I think given that we were tired and that it was dull and threatening rain and that the shelter looked not-very-inviting, our spirits were not very high and it almost seemed like anywhere but here would be a better place to spend the night. But we picked our spots, pitched our tents and set about spending a few hours relaxing. The shelter was clearly a popular place to camp judging by the extensive camp fire and etched graffiti. We found a spot right next to the river to make a cup of tea and right on cue, the sun came out to soothe away our cares.
In fact, it warmed me up enough to make use of the river to bathe, followed by Christian and Merewyn (of course!). A quick but pretty chilly dip. The river was much colder than I expected, and I still don’t know how I managed to even get in! Drying off, we decided it was time for dinner and enjoyed a relaxing meal by the river. We’d found our groove again. Gradually the sun dipped below the mountains and the air cooled, prompting us to pack up and think of bed.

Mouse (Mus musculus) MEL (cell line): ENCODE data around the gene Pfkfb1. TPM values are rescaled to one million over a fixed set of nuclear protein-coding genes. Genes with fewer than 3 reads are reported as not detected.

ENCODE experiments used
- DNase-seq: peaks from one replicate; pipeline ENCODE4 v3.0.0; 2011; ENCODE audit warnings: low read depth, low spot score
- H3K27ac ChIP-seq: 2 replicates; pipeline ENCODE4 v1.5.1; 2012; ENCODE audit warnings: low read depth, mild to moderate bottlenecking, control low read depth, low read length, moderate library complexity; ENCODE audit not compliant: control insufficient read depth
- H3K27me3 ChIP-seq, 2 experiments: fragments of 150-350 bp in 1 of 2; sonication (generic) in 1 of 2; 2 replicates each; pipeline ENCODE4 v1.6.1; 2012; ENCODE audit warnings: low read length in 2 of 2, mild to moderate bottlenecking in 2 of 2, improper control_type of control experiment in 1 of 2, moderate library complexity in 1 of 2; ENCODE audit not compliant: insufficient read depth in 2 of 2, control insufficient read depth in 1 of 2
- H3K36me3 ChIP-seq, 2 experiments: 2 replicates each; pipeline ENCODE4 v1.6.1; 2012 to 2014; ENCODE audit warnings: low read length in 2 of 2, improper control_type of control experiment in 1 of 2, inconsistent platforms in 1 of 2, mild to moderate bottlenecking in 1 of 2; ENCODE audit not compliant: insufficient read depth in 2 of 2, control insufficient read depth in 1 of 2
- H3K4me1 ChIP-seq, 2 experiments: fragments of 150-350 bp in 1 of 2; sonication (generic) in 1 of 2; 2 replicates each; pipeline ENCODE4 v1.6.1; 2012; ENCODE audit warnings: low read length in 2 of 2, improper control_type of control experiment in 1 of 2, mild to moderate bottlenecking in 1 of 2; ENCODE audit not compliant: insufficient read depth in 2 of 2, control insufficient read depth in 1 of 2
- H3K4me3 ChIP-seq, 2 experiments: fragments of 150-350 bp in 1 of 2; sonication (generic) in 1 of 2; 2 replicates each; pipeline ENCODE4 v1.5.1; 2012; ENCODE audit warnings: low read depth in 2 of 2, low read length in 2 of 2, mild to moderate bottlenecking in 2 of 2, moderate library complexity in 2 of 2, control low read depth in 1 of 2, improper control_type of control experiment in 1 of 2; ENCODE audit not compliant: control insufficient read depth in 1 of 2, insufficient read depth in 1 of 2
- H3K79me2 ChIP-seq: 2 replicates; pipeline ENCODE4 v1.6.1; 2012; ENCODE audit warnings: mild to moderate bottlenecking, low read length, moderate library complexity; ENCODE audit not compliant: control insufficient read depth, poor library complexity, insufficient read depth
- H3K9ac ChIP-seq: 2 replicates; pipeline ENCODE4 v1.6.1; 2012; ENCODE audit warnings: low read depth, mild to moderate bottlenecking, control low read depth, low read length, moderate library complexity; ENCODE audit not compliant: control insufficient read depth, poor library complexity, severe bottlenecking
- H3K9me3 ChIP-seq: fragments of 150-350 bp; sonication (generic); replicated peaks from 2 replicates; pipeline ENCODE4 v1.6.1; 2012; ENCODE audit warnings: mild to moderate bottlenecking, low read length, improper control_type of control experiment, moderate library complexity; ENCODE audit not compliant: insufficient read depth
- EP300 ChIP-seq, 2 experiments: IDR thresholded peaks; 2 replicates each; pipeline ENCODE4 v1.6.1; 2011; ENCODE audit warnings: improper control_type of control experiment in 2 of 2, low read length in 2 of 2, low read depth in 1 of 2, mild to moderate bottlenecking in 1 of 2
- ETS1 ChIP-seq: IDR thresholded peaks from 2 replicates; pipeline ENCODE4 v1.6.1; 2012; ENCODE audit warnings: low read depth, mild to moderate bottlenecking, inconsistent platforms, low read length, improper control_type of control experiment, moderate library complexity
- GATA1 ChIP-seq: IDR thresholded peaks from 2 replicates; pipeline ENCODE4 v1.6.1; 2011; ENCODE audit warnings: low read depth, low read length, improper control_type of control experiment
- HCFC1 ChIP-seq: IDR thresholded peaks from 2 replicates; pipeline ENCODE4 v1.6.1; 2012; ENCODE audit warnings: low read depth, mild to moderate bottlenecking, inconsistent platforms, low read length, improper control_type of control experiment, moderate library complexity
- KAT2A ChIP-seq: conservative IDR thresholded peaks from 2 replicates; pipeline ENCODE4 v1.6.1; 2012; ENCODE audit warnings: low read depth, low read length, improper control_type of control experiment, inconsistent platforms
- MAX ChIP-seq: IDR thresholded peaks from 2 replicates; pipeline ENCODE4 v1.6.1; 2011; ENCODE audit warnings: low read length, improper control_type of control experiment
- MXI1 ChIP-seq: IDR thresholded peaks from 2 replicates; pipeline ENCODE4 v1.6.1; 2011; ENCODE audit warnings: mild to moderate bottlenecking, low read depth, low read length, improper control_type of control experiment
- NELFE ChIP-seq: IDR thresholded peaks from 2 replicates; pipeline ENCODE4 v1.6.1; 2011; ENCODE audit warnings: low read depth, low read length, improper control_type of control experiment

Earlier, Christian had gone exploring and came back to tease us with tales of interesting things in the area, including a giant tree felled for no apparent reason. Hmm…. I had noticed something marking a boundary on the map in this area, presumably an old land claim. Anyhow, just as dusk falls, Christian persuades us to follow him into the woods, past a private property sign and along a faint, but well trodden trail. Soon we spot a cabin – aha, someone has an old cabin up here. That was good enough for me, but some further exploration was deemed necessary and while Merewyn and I hung back (sticking in pairs for safety), Christian and Maria went in for a closer look.
By now it was too dark to see very much and soon we all headed back to the campground for the 15-minute trek to cache our food and make ourselves ready for the night. Just as we left the cache (where Christian did his best to scare us – didn’t work :-) I heard rustling in the bushes and stopped to shine my headlamp, where I saw…. a toad. A really big toad, too. We all bent down for a closer look before hurrying back to our tents and the promise of a very cosy night.